As a result of the radiation treatments, my blood cells were dying and I was not the same. I was unable to eat. The doctor suspended my treatments because of the effect it was having on my blood. The multiple myeloma was advancing and I had to receive two more units of blood plus a unit of plasma. I also had to receive in my stomach shots of white blood cells. I asked God to let me live or die, whatever he wanted.
My physical state was not like before. I was completely skin and bones and had no energy. The doctor gave me another medicine for the multiple myeloma and did more blood tests. The tests showed that I was also anemic. The doctor told my wife that she should be prepared for me to die at any moment. When she heard that she began to cry. When I saw her crying I also began to cry. Together we began to ask God for help, as she told me what the doctor had said. As we prayed I began to think about the things I used to do – play, dance, laugh, and work. And I felt very sad about my children, the youngest of whom is only six years old.
I was unable to eat meat because my teeth were loose. I could not chew healthy food like meat and dry foods. I cried out to God to give me hope to live. I never lost faith. I was able to finish the treatment for the pneumonia. They did tests and took x-rays and found that the pneumonia was gone. I gave thanks to God, but I still had the multiple myeloma.
The doctor said that I needed to find blood donors because I needed two more units of blood. I received one unit and then the other. Every day I asked God to give me life so that I could again be with my family. And the day came when the doctor discharged me.
In May I could not move. The doctor did not want to continue treating me. They brought me home. I was all but dead. I could hardly even talk. On seeing my wife and children I cried. And so I was for three days. But I began to eat a little. Every morning I would wake up alive and give thanks to God. My teeth began to grow strong again and I began to recover my strength. I went for another blood test and was told I needed another unit of blood. I asked the brothers at church if someone could donate a unit of blood. I also asked God that I wouldn’t need to have more blood. After doing another test, it showed that I did not need the blood. I gave thanks to God.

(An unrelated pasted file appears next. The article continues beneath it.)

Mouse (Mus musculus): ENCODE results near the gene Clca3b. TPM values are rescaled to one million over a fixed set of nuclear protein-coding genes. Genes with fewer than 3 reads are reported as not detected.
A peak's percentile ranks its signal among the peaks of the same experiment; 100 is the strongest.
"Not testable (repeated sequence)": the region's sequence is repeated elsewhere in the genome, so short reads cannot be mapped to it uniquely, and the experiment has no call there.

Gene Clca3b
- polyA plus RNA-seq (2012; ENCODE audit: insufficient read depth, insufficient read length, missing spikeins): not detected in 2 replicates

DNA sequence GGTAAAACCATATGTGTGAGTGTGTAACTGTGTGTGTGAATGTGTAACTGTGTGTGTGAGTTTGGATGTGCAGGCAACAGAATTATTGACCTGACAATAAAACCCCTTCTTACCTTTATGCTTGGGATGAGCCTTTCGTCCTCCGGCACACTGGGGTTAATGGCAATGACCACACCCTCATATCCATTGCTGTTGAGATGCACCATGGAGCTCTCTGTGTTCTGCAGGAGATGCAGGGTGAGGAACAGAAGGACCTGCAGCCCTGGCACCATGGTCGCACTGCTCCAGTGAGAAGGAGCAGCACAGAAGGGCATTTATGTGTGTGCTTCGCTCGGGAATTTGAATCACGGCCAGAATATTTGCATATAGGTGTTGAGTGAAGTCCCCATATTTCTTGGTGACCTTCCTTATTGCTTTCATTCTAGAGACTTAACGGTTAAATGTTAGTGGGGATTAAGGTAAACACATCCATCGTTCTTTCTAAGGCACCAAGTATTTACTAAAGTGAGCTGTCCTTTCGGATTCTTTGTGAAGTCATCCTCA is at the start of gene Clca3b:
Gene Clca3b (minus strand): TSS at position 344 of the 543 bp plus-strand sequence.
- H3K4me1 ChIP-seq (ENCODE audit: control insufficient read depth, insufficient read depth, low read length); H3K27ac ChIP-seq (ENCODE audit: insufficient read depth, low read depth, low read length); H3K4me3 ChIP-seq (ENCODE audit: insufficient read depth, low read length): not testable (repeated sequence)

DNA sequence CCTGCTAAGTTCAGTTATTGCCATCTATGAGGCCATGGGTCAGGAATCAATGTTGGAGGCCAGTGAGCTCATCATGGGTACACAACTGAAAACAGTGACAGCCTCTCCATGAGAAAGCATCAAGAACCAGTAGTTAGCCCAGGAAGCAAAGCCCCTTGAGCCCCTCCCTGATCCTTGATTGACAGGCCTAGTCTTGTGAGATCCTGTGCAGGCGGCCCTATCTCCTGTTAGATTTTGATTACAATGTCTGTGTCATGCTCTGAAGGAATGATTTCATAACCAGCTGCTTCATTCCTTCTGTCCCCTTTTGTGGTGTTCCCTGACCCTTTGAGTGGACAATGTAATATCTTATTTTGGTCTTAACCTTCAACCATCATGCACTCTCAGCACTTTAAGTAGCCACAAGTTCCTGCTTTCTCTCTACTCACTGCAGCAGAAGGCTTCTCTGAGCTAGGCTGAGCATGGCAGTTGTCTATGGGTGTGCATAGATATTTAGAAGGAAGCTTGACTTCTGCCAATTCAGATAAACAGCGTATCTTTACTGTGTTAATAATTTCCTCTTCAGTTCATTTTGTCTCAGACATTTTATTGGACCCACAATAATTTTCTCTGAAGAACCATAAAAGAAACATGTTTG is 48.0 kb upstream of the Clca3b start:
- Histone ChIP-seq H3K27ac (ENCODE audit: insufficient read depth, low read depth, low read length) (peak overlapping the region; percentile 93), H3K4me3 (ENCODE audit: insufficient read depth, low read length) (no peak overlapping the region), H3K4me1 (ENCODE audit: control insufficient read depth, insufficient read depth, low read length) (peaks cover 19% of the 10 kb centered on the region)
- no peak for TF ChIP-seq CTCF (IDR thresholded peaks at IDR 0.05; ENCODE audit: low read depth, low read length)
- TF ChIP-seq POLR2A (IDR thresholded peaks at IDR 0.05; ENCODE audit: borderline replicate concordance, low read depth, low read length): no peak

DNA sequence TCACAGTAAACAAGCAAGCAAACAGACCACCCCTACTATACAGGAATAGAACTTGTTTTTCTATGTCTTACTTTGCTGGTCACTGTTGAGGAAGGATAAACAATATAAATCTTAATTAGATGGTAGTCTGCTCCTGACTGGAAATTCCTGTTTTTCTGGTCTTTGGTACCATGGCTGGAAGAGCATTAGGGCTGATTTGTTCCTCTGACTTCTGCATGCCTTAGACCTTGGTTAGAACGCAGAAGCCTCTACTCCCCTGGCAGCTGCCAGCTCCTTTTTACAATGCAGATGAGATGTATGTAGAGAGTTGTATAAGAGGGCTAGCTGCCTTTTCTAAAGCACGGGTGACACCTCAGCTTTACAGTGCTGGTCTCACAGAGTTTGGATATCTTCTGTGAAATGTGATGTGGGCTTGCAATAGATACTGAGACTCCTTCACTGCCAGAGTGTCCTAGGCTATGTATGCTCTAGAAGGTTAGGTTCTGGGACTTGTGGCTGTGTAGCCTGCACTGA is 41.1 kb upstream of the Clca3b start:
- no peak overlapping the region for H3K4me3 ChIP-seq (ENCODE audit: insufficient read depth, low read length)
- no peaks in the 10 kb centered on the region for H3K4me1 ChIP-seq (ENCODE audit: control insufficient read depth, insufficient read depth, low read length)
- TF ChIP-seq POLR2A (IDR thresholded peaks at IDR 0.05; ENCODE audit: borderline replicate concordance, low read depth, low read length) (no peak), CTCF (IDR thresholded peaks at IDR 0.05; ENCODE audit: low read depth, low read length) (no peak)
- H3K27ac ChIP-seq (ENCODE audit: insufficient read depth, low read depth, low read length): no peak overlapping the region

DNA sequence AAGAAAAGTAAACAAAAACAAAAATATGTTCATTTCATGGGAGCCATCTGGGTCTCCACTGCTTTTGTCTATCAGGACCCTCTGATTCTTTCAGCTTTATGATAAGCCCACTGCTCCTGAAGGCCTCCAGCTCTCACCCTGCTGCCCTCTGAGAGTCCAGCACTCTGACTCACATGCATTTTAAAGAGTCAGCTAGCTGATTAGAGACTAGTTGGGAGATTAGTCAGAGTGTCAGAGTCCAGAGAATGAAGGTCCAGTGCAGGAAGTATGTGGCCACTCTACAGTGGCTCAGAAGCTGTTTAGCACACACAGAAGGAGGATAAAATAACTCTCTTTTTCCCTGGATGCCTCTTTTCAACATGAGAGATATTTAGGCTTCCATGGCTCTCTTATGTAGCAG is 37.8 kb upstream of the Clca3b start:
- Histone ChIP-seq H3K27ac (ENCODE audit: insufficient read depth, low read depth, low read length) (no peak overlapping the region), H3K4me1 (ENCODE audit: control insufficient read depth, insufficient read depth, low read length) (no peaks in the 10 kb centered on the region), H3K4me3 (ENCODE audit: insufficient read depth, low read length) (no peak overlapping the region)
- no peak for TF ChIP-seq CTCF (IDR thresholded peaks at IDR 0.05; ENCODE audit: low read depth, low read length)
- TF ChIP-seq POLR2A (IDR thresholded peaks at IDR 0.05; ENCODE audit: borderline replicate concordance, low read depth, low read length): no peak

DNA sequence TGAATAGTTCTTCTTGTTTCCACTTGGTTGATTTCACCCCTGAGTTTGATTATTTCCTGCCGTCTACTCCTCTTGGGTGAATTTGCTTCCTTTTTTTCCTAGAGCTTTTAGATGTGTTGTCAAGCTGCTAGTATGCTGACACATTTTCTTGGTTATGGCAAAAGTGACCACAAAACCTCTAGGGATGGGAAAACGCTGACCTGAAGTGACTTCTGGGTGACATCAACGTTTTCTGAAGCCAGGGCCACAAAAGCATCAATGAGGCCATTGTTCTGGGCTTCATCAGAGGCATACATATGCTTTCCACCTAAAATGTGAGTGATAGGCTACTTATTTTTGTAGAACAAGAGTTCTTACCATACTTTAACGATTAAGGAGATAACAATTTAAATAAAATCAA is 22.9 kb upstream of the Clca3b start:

I was dead but now I have been revived. Today I am living and can walk a little bit with the help of a cane. Each month I have to return to the hospital for four days of treatment. And so I always give thanks to God.
Note: It is quite common for the families of hospital patients to have to find medicines and supplies for their family member. Victor is covered by the national health system which only pays for doctor services and room charges in state run hospitals. It does not cover medicines and special treatments. If you would like to contribute to Victor’s continuing needs, (his monthly medication runs about $150) donations may be sent to Evangelical Church Missions,
Monday, November 9, 2009
On Saturday we hosted the pastors of the district at our home. Since we now live in the mission house again it is an easy thing to do as it is quite well set up for hosting. Seven of the invited pastors came. So we are improving, last time we had 6. We began with the food, simple fare this time, sausages, chips, salad, jello , koolade and cookies. Of course they like to eat. But after the eating the real business began. First I read a couple of emails that had come from the national church president asking for information and reports from the district that had not yet been sent. Then I introduced them to some great new evangelism tools that we have been able to get for use. Finally, the big question of the day was, who is going to be the new district president. Our annual conference session is this coming weekend and a new president needs to be elected, No one really seems to want the job. The guys that are pastoring don't like the idea of leaving their churches for a different position. The outgoing president does not want to continue on. So quite a long and loud discussion took place. (It had to be loud as we were outside on the covered patio but it started to pour down rain so you had to speak loudly to be heard.) Although no final agreement was reached, it was good to have had the chance to talk over the different possibilities before the conference session. Pray with us that God's choice will be discerned as our pastors and church delegates meet together this Saturday and Sunday.
Monday, November 2, 2009